Monday, December 7, 2015
This is a very impressive-looking pie. Not so much this picture, because I have a hard time getting a smooth piece of pie on a plate, but in its full glory, with the shining glaze on top. Even without the gold leaf, which was just too much for me.
When I first looked at this recipe, I groaned. I was prepared not to like it. I grumbled about baking a batch of chocolate wafers just to use for the crust. Couldn't I just buy some chocolate wafers?
So I include a photo of the dough for the chocolate cookies for the crumb crust just to prove that I made them.
Probably the most pathetically shaped cookies you'll ever see on a baking blog. Jim ate one. His first reaction: "This cookie may break my tooth." Second reaction: "This is a really good chocolate cookie. Can I have another one?" No broken teeth. Leftover cookies gone in record time.
I've recently seen the cooks on America's Test Kitchen use the flat bottoms of metal measuring cups as flattening devices, so I was happy to be able to use mine. No Christopher Kimball in my kitchen to banter with, so I had to banter with Jim, but he wasn't wearing a bow tie.
Once you're done with the crust, it actually gets easier to make the Bavarian Cream part. Custard melts grated chocolate, which then has meringue and whipping cream folded in.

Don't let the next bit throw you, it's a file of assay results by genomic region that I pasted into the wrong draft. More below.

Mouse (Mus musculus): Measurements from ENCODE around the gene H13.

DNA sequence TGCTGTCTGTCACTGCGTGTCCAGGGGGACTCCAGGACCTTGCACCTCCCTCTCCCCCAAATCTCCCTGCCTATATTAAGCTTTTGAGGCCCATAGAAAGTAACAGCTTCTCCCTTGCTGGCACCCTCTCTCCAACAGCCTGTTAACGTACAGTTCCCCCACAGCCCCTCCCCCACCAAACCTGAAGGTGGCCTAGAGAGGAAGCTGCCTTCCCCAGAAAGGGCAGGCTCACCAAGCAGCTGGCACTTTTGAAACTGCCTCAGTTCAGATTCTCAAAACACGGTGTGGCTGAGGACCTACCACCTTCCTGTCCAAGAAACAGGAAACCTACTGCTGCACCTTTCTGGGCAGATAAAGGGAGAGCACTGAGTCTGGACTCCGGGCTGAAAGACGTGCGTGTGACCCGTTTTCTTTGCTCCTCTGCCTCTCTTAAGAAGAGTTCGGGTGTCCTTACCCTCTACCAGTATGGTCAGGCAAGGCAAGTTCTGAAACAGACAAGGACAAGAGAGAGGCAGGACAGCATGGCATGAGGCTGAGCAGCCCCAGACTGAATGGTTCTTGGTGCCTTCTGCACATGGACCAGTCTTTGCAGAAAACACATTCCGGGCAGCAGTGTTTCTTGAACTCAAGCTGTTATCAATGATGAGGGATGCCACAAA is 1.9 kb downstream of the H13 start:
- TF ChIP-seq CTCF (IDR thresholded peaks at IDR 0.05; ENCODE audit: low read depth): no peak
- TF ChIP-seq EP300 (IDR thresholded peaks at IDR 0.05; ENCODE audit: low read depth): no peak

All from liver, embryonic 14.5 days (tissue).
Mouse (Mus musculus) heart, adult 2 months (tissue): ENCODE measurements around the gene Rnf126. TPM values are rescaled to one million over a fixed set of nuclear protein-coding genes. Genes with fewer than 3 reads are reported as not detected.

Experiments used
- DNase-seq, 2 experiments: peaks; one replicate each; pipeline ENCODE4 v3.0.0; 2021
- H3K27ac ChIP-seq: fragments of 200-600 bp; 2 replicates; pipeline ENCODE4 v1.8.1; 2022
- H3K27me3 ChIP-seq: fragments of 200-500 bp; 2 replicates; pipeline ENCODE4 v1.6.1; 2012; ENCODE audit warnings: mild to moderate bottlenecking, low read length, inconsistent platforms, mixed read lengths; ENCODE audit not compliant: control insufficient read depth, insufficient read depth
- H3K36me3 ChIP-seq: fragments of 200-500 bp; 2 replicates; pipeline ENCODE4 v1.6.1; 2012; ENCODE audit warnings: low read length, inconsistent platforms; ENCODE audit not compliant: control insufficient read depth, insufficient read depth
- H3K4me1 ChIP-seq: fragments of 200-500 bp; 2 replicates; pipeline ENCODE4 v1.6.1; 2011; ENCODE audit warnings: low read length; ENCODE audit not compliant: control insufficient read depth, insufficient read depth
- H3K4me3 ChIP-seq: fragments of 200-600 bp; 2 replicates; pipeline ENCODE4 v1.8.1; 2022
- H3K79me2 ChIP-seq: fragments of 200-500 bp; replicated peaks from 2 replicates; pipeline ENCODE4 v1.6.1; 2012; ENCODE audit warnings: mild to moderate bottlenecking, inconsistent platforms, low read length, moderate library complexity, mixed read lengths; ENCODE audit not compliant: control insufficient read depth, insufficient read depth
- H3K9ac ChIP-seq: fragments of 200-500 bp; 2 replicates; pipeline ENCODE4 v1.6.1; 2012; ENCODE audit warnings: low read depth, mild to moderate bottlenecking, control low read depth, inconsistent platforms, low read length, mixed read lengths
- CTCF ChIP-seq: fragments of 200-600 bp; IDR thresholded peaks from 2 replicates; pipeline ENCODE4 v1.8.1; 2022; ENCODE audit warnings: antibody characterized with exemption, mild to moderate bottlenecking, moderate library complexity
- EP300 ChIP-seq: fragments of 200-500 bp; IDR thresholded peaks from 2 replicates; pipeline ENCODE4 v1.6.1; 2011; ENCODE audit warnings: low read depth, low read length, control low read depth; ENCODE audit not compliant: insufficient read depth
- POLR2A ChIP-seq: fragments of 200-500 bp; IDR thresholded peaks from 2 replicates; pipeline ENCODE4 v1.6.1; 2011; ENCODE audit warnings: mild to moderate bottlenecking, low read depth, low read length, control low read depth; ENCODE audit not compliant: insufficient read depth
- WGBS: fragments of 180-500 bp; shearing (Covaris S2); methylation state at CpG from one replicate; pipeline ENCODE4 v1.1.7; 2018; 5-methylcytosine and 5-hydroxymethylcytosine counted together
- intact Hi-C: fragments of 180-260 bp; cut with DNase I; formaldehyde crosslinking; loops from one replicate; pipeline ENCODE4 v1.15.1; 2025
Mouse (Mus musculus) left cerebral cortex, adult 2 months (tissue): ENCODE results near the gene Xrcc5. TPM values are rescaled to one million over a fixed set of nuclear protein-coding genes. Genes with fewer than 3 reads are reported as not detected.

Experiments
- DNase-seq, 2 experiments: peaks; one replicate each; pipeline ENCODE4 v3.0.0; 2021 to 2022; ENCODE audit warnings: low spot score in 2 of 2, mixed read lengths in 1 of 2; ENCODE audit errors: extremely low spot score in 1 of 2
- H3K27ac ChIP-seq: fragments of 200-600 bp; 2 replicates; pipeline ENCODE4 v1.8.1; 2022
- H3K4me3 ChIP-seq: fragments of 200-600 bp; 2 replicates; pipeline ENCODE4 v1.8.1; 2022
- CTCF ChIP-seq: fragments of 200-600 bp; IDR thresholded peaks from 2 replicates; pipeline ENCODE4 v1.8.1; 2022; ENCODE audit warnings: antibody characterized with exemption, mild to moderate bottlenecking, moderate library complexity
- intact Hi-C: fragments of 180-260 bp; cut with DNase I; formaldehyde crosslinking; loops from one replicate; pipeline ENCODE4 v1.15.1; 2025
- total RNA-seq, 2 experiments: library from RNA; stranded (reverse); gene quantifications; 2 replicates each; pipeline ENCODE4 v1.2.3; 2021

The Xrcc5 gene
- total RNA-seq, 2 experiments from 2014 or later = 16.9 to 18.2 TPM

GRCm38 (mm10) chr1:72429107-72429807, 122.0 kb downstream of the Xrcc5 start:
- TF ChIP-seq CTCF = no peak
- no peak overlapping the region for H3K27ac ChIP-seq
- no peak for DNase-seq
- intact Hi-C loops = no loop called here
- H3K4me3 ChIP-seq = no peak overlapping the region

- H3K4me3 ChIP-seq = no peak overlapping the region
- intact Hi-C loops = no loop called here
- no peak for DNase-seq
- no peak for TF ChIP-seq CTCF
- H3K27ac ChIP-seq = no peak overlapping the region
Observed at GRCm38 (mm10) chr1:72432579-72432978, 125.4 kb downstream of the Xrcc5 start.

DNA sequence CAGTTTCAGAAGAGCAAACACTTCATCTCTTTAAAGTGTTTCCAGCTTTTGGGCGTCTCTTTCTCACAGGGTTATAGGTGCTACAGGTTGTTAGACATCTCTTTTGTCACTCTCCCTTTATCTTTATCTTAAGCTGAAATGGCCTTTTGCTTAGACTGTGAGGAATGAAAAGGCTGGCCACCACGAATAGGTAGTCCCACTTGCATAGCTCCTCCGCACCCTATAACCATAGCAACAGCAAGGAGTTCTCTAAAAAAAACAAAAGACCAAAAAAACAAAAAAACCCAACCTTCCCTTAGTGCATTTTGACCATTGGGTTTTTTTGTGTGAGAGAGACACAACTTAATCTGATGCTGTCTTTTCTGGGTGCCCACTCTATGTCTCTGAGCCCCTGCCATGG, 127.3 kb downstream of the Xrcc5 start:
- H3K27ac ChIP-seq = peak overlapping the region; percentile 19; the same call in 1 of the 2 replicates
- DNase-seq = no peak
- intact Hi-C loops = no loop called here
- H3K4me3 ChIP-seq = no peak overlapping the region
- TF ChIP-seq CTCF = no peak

I realized too late that the bowl with the chocolate custard was too small to easily handle the whipped cream and egg whites being incorporated, but I was too lazy to change the bowls. There were still a few bits of unincorporated whipped things in the pie, but no one complained. Being a perfectionist is only fun if you are actually perfect.
All of you who baked through Rose's Heavenly Cakes will remember this magical shiny, smooth glaze. I can see why Rose thought that it deserved a few pieces of gold leaf. I don't mind spending money on chocolate or butter, but edible gold leaf? I just couldn't do it.
The glaze poured very smoothly on top of the chocolate cream, with just the right amount left over for the chocolate cream.
Very pretty and shiny, even without the gold leaf. And this seems to be a deep-dish pie pan that I claimed not to have when I was baking the pecan pumpkin pie. I think I need someone like Woody to make a spreadsheet of my baking equipment. I alternate between running across things I never knew I possessed and searching wildly for things I was sure that I did.
I served this to some women I used to work with. Wine and conversation were the chief attractions, but nobody minded having the pie. I was hoping that someone would exclaim, "How posh!" But they didn't. Posh doesn't seem to be a word that's used in normal conversations, but it's probably easier to work in than "splodgy."